Lastly, eliminate distractions. The kitchen is a typical hub of activity and can be convenient for parents who work from home, but can also distract. Conversely the workspace can distract from family time once you’ve “clocked out”. Carve out a dedicated space to provide distinction between life and work.
Designing the Layout
An interior designer can work with you to establish a layout that meets your needs. If you’re going the DIY route, there are plenty of online tools and apps that can help plan the space:
photo: How to Decorate
rendering: Room Sketcher
You may want to consider designated spaces for different tasks – separate areas for thinking, meeting, working, order packing, production – to help with focus and avoid clutter.
If Feng Shui – the ancient Chinese system that examines how energy connects people with space – is important to you, use its guiding principles to help choose a location, design the space, and arrange the objects. The philosophy says that proper arrangement of a space can affect wealth, success, and happiness.
Before pulling out the rollers and tackling the cosmetic aspects, spend time on your tech setup.
My actual formal education is in fine art – and while drawing nudes did nothing to help me land any job since, I regularly use the principles of composition and psychology of color in designing my living and working spaces. How do you want to feel in the room?
Picking the right colors for your home office should extend beyond personal preference. Color can impact productivity and energy levels (blue and green are good choices, respectively).
If your work is tedious or physical, colors like orange and red can be energizing. Yellow is a great color for design types, as it stimulates creativity. Beware of each color’s negative attributes too – yellow, for example, can cause eye strain.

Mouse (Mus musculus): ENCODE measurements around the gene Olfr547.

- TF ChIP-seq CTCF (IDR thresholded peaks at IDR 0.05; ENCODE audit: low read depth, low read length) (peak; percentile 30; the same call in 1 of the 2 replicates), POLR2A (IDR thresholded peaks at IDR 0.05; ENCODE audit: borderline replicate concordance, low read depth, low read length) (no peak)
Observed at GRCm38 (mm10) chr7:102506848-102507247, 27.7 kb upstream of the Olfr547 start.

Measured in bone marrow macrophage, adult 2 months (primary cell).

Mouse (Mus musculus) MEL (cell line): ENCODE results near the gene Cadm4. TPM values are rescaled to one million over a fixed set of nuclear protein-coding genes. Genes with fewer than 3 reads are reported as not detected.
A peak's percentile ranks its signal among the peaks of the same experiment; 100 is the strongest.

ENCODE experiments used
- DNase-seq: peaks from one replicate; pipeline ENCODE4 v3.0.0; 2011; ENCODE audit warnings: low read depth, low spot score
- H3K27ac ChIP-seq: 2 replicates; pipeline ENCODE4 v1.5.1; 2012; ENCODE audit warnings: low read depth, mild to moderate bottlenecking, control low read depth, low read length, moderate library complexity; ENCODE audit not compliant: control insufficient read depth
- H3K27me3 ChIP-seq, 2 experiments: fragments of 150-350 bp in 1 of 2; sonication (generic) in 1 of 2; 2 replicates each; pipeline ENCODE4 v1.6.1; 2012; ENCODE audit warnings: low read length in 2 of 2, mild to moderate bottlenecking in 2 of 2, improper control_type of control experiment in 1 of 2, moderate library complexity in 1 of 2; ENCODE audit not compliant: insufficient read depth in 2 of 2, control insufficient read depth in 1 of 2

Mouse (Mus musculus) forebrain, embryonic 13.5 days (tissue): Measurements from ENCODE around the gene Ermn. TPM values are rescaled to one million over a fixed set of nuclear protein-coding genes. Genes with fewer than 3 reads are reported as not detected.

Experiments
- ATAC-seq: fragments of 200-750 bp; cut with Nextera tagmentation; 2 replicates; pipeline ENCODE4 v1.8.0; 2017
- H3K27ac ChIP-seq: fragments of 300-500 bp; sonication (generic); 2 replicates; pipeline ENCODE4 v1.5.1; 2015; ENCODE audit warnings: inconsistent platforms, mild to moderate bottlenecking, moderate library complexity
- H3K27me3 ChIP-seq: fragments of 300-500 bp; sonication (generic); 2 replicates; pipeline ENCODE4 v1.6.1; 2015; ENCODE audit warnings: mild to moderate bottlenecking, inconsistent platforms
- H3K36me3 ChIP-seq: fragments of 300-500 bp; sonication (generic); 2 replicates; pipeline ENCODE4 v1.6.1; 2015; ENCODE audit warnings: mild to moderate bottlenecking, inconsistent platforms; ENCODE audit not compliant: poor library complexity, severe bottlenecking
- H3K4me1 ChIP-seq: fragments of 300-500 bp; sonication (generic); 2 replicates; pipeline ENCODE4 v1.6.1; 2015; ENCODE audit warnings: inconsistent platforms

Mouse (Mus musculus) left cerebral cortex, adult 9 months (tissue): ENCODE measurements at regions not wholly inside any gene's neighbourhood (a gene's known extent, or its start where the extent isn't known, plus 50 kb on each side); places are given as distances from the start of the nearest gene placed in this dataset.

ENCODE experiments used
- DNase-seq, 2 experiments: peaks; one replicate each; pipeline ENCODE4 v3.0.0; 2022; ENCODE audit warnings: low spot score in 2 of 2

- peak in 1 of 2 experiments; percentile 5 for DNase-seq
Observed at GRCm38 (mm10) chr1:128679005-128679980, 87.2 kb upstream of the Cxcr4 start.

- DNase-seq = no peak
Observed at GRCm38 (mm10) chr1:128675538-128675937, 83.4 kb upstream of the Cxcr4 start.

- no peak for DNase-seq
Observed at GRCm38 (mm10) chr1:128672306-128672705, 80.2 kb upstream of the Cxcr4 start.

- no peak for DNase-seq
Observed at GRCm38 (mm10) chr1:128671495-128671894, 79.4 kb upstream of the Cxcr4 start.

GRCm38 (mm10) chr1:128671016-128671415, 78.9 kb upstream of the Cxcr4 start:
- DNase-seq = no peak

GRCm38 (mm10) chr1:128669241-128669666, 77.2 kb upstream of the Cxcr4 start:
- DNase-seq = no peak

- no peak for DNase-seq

Smart Storage & Organization
Storage is an important consideration, especially in small, shared, or production spaces. Unless your business operates solely on a dropshipping model, you’ll inevitably need to make room for product and shipping materials.There are several ways to attack the problem:
- Build up – make use of the vertical with tall modular shelving
- Buy accents and furnishings that double as storage
- Try an open retail display to incorporate your products into the design of the room
- Designate a closet or other area of the home for separate storage
- Rent a storage unit outside of the home
photos: Better Homes & Gardens, Digsdigs
photo: build up with DIY pallet shelving, via Homedit
While much of your day to day is likely organized thanks to apps, there are several tactile ideas to keep to-dos top of mind and inspire you to stay on track:
- Replicate your Trello boards in an analog Kanban system, and eliminate yet another open browser tab
- Try a large physical calendar for marking major events like sales, goals, or product launches
- Design a clear in/out system for mail, paper invoices, etc.
- In offices that double as production spaces, organize tools and materials creatively to keep them close at hand, and assign everything its own space.